Try as any band or publicist might, there's no way to decree a song a hit. Not really. True hit singles declare themselves, by the quickening of your own blood, by the persistent echoing in your head a day or a week later. A true single almost doesn't even belong to the band that made it: It's more a creature of its own, chaperoned around the country by the band who wrote it, where it slips free of its authors to roam the minds of their listeners.
Which is why I find myself at Foam one night, following a hunch. It started with a guy at an art opening, urging me to check out this new band Pono AM. Then Lisa Houdei of LéPonds enthused about her favorite song of theirs. Then came the show I checked out on a whim at Off Broadway — the band's EP release, full of balloons and good cheer from the assembled friends, where every song was greeted with hollers and raised beers. The band members looked pretty young and not especially dressed to impress, but they enjoyed themselves, and the singer had an intensity and intentionality that was intriguing.
At Foam just a few weeks later, the balloons are back: Dozens of them bounce along the wooden floor, up in the air, onstage. Pono AM's songs vary dramatically in style, each one expanding on the band's strengths. I get a beer and the guy next to me asks if I've seen them before. "I heard they got a hit," he says, and he's not the first to say it tonight.
"What song?" someone asks him.
"You'll know it."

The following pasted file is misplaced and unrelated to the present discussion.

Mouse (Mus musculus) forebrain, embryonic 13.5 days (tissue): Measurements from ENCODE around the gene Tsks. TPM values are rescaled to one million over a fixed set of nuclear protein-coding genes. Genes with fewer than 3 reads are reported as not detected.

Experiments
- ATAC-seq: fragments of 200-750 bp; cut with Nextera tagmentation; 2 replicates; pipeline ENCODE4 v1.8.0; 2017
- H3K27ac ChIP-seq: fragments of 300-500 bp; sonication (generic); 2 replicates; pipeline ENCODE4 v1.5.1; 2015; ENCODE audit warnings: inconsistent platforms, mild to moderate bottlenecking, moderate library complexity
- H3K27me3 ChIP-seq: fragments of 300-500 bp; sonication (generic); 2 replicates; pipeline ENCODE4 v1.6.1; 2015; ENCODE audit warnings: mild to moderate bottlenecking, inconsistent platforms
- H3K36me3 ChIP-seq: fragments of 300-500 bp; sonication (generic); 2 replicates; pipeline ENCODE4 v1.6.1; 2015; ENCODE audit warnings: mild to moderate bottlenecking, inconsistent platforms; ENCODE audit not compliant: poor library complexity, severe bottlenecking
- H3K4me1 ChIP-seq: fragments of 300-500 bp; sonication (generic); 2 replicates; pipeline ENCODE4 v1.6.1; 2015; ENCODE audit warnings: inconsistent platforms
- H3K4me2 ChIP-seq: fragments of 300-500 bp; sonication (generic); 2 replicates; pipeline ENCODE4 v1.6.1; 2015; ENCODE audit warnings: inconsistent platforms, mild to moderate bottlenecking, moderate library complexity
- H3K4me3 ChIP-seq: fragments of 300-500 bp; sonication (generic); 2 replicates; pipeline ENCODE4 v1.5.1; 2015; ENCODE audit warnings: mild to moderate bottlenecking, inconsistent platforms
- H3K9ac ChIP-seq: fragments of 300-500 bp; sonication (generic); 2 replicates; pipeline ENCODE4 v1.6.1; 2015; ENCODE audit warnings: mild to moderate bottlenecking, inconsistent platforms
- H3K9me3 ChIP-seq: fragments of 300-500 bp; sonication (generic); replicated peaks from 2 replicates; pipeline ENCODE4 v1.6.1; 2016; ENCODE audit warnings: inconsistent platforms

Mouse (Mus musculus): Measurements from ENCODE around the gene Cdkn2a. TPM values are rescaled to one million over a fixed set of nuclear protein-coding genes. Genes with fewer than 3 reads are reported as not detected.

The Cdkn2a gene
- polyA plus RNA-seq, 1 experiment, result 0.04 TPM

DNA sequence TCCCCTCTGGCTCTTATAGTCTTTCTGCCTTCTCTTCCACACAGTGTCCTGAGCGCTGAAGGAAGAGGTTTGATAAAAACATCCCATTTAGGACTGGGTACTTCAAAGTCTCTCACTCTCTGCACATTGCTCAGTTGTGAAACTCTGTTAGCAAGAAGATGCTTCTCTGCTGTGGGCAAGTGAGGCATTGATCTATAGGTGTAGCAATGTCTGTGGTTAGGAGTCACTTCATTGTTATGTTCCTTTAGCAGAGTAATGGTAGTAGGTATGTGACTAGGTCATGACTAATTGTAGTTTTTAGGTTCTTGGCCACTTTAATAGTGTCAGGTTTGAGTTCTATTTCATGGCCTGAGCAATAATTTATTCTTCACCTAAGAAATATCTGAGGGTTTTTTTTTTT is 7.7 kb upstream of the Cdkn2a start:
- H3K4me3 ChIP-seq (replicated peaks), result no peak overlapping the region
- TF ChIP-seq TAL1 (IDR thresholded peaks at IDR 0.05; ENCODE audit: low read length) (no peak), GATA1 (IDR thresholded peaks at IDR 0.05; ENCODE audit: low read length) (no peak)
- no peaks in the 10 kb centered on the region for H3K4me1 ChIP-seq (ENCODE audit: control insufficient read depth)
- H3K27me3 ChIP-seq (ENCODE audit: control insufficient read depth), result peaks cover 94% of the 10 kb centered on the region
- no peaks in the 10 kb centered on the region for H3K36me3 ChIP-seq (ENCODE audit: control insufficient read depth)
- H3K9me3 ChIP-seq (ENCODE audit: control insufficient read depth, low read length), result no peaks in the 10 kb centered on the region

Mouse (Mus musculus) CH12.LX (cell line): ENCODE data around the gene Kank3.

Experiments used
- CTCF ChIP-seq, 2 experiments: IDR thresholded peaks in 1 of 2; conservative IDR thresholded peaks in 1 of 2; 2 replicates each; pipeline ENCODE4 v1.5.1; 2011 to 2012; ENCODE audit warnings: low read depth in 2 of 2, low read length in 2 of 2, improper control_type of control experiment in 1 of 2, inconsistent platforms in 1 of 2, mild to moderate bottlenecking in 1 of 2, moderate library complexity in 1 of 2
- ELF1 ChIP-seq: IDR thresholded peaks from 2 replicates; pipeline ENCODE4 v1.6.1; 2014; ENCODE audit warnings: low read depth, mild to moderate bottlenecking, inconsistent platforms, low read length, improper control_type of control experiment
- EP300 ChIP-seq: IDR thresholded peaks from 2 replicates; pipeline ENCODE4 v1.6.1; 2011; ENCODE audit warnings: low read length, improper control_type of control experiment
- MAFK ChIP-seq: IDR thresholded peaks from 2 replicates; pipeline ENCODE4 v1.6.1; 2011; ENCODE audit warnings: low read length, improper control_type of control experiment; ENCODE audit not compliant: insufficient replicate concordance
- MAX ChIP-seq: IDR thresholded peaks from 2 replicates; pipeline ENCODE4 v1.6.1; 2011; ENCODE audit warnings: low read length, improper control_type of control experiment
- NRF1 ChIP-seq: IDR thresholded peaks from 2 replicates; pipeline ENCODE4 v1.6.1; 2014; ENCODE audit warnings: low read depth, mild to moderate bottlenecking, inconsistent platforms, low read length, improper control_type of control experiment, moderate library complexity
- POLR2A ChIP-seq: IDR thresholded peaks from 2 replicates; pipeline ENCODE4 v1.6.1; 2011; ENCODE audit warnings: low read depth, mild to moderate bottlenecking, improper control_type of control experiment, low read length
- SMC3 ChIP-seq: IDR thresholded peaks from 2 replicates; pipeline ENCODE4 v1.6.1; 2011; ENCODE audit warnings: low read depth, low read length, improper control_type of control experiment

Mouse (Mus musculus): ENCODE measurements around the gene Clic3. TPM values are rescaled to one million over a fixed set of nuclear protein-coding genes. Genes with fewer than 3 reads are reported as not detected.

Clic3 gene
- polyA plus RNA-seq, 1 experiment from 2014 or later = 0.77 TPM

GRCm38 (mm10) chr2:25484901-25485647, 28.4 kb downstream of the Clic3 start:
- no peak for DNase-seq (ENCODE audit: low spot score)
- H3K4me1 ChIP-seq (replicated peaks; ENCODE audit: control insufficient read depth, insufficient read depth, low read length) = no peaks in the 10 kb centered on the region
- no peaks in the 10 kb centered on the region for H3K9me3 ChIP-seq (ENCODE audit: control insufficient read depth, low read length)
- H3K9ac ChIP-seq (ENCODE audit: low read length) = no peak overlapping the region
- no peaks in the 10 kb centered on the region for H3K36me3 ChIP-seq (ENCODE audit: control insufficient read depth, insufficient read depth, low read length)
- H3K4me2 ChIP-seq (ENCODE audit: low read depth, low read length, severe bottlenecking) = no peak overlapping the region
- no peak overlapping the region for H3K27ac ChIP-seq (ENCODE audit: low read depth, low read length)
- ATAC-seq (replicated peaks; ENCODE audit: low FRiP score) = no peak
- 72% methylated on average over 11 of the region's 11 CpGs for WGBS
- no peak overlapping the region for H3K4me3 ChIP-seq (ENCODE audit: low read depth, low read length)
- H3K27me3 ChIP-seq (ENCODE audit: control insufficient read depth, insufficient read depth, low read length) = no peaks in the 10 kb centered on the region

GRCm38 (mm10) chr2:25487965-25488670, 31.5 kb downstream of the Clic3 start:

As if on cue, the guy center stage strums a chord, and I feel my head turn before I even realize it. As he starts to sing I can see the same thing happening throughout the room: Heads turn and the whole crowd takes a few collective steps toward the stage. The song is almost literally a magnet. Its opening melody has a touch of Thom Yorke, though the music is far more relaxed and breezy. Guitar phrases sound casually tossed off but hit every right accent. As the band winds its way through the track the crowd starts throwing balloons around, and everyone in the room joins in on the big fat chorus together: "Good vibes, good vibes, all right."
The song — titled "Good Vibes," of course — just has natural charisma. It's instant nostalgia, the shambling sound of being happy and high late in the party after a long and deliciously unproductive day. It's the definition of good vibes — and a natural hit.
"It was kind of written like an anthem for myself. If I was in a bad mood or something, it was like, here's something that I'll just sing that'll make me feel better. And the good vibes lyric, it's just what felt right at the time. And then at these shows, it's the one that everybody knows the words to, which is incredible. It's so awesome," explains Josh Friedrich a few weeks later over coffee at MoKaBe's. He's one of the band's two songwriters, and he's got a kind of bookish aspect. Also at the table is Kory Meyer, the band's scruffy, long-haired other guitarist and songwriter.
It has been a surprisingly quick rise for Pono AM, whose first show was just in October. Friedrich and Meyer have known each other for years — they're both based in Festus, and their bands have been playing together pretty much since they met at Jefferson College via "having the same dirtbag friends," according to Meyer. He plays in the Langaleers and used to run a coffee shop down the street from Friedrich, who fronts the band Bucko Toby. They'd each been playing around St. Louis for a few years without making much of a dent.
One day at the café, Meyer showed Friedrich a new song he was working on. A little later he got a message from Friedrich, "Like, 'Dude, check out this thing' — and it's my song!" Meyer says with a laugh. "He'd added some stuff to it and put all these parts to it. He's like, 'We should go back and record it and do it where you're singing,' and I was like, 'This is cooler than anything we're gonna be able to do.' So we just took his recording of him doing everything, and that's the version you hear."
"I just hijacked his song," Friedrich says unapologetically.